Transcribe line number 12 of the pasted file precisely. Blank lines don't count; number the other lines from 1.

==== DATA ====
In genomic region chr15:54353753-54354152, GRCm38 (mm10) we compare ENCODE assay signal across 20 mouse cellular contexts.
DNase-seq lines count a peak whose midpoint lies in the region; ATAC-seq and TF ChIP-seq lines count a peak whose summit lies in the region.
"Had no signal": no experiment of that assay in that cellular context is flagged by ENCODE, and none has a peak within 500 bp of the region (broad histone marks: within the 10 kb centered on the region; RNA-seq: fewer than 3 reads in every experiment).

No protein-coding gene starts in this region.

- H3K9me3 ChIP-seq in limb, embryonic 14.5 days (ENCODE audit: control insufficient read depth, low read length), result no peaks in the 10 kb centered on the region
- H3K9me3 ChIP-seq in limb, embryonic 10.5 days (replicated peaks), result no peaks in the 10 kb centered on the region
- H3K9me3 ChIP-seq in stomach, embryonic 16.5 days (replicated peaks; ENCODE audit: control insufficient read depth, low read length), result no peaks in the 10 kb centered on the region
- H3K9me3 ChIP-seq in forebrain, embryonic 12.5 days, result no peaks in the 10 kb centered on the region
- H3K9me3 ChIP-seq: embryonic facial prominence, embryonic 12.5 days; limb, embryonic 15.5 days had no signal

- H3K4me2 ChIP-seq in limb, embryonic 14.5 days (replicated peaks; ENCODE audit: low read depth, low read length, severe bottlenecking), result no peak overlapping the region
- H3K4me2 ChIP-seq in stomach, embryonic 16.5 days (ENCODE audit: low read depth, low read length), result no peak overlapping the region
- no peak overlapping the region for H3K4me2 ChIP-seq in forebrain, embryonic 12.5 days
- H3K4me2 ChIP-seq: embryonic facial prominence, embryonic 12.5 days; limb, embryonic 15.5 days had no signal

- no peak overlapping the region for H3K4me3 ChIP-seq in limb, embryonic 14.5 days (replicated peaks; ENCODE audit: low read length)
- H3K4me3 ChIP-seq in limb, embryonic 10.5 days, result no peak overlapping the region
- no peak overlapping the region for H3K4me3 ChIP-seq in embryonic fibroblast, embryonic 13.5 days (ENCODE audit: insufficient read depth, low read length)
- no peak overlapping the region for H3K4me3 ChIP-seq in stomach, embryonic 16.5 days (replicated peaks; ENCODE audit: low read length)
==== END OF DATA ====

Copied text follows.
- no peak overlapping the region for H3K4me2 ChIP-seq in forebrain, embryonic 12.5 days